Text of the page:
Airman serves through art
By Airman 1st Class Samantha Saulsbury, 460th Space Wing Public Affairs
/ Published February 02, 2014
BUCKLEY AIR FORCE BASE, Colo. -- The Buckley Spirit Rock sits on the corner of Aspen and Breckenridge Streets. Although small in stature, the murals painted on the rock by Team Buckley members have a large impact on the base, honoring units, special observances and individuals.
One of the rock's frequent painters, Staff Sgt. Alfonso Martinez, 460th Logistics Readiness Squadron property manager, said he paints the spirit rock not only to fulfill his creative energy, but also to boost morale, something he said brings his small unit even closer and get's their name on the street.
Other Team Buckley members, to include Chief Master Sgt. Halseth, agree.
"It definitely builds unit pride," said Chief Master Sgt. Richard Halseth, 460th Mission Support Group superintendent. "Big or small units, they are all allowed to 'represent' on the spirit rock. There's something special about driving past the rock and seeing your unit represented on it.
I look forward to driving past the rock seeing some of the artistry and imagination that people have," he added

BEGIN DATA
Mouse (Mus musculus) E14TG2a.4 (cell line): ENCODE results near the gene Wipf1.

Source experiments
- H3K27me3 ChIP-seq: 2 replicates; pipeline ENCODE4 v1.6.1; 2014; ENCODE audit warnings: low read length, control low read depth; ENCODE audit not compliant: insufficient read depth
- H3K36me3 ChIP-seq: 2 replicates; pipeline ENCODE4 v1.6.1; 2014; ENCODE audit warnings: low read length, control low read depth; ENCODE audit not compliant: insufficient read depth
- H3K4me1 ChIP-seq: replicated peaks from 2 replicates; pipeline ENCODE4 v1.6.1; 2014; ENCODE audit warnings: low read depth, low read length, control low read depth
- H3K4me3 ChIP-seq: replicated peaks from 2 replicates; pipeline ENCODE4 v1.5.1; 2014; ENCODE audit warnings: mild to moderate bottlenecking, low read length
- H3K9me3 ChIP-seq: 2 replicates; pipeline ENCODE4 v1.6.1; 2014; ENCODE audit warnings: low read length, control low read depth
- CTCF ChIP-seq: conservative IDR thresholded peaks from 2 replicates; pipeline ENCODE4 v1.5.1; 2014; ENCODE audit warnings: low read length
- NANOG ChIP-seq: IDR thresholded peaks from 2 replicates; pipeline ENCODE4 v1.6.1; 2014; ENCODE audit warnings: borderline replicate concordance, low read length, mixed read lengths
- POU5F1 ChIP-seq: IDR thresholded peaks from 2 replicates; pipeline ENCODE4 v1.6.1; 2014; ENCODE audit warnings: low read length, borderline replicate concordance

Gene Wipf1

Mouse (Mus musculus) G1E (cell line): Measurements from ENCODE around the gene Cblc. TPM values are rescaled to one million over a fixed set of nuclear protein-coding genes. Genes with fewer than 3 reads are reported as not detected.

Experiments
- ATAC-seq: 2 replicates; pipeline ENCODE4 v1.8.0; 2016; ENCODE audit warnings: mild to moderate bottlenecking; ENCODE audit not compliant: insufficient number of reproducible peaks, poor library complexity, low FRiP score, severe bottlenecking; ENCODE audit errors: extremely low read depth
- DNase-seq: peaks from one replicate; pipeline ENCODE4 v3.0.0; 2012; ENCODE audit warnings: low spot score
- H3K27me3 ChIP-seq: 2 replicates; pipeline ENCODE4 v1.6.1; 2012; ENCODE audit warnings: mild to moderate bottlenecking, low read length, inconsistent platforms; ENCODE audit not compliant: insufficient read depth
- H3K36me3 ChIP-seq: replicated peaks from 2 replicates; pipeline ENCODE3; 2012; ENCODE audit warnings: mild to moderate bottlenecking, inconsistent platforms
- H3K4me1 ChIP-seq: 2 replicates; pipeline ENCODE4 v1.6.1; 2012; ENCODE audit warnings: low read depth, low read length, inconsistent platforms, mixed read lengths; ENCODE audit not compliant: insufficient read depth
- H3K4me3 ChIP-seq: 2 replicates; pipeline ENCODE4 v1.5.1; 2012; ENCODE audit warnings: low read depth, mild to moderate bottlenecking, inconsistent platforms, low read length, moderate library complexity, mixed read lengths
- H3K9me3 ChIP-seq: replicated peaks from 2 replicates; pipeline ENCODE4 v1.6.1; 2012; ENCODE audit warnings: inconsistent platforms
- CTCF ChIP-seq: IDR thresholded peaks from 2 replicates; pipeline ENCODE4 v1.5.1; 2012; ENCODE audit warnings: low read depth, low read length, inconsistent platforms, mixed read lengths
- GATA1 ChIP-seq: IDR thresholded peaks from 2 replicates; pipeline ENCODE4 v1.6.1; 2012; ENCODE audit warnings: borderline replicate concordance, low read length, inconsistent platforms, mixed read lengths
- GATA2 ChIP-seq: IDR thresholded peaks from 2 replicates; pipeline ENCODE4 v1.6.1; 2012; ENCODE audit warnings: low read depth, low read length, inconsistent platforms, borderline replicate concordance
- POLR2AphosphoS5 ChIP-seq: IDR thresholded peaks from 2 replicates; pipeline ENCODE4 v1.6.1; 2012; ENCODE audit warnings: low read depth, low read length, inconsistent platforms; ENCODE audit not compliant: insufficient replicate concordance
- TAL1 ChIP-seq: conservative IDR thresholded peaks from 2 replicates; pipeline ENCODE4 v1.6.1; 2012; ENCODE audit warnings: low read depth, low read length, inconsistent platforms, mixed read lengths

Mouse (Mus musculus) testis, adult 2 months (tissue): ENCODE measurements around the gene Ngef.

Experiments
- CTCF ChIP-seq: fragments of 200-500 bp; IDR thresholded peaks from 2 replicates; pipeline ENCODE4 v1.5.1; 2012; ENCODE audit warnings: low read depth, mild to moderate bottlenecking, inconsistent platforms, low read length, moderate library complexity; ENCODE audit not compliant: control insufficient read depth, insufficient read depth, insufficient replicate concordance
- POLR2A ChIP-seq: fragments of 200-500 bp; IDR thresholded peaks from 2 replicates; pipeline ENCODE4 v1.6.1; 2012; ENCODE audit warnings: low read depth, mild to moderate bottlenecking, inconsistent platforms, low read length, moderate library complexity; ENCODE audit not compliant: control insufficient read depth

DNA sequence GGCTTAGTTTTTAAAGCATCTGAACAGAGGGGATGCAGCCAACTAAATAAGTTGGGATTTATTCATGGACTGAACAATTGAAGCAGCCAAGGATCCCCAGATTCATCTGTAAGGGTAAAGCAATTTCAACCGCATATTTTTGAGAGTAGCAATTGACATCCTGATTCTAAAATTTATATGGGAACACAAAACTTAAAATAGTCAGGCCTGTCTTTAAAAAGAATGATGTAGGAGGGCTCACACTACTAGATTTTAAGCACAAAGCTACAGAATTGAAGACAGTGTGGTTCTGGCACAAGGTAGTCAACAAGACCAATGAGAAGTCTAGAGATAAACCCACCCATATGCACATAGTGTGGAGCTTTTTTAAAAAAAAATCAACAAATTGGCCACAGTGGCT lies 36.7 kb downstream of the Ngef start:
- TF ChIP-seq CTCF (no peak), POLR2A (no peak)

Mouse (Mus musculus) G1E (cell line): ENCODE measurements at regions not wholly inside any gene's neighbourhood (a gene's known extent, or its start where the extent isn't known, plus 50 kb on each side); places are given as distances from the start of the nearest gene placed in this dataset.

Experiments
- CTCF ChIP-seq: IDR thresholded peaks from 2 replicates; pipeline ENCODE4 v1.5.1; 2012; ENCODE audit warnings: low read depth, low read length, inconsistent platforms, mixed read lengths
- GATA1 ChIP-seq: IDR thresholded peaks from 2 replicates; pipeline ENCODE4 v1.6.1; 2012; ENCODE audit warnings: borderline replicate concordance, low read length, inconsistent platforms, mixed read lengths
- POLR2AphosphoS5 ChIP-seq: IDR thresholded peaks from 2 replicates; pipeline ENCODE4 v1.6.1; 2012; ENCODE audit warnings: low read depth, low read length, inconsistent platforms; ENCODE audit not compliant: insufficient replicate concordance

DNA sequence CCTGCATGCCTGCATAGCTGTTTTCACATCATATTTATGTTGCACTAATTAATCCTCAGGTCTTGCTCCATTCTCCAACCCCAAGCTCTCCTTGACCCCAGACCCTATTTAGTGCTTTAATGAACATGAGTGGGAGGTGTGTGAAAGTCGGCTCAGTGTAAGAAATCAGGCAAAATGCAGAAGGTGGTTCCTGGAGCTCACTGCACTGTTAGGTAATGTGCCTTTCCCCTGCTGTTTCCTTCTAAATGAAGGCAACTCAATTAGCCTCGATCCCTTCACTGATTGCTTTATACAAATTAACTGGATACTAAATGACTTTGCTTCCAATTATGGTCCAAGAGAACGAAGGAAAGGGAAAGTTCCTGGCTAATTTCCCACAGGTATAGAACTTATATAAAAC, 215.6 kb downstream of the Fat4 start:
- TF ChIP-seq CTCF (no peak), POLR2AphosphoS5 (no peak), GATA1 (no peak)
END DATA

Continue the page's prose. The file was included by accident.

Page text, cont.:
The Buckley spirit rock is open to all Team Buckley members, and anyone is allowed to paint it with their leadership's approval as long as the prior painting has been displayed for at least two weeks.
"When people get out there and paint the spirit rock, I think it makes them feel like they are actually part of the base versus 'just working here,'" Halseth said.
Leftover paint from projects on base is available free of charge from the hazardous material office.
Aside from getting him out of the office, Martinez joked, he is incredibly grateful for Buckley giving him the opportunity to display his talent and highlight important events.
His latest painting, a Dr. Martin Luther King Jr. mural honoring Black History Month, attracted a lot of positive attention. Martinez said a few people stopped by when he was painting, giving their thanks and appreciation for his work.
Along with the praise from his unit and the Buckley community, Martinez is also grateful for such a supportive family. Whenever his mom see's the work he has done, she always jokes that she and his father should've pushed him through art school. His kids are also some of his biggest fans, he said.
Although the murals painted on the spirit rock will eventually get painted over, covering up many hours of hard work and dedication, Martinez's passion for art makes it all worth it.
"It's a cool feeling," Martinez stated. "It sends a message out there. As long as I send out what its saying, what it represents, then I did my job."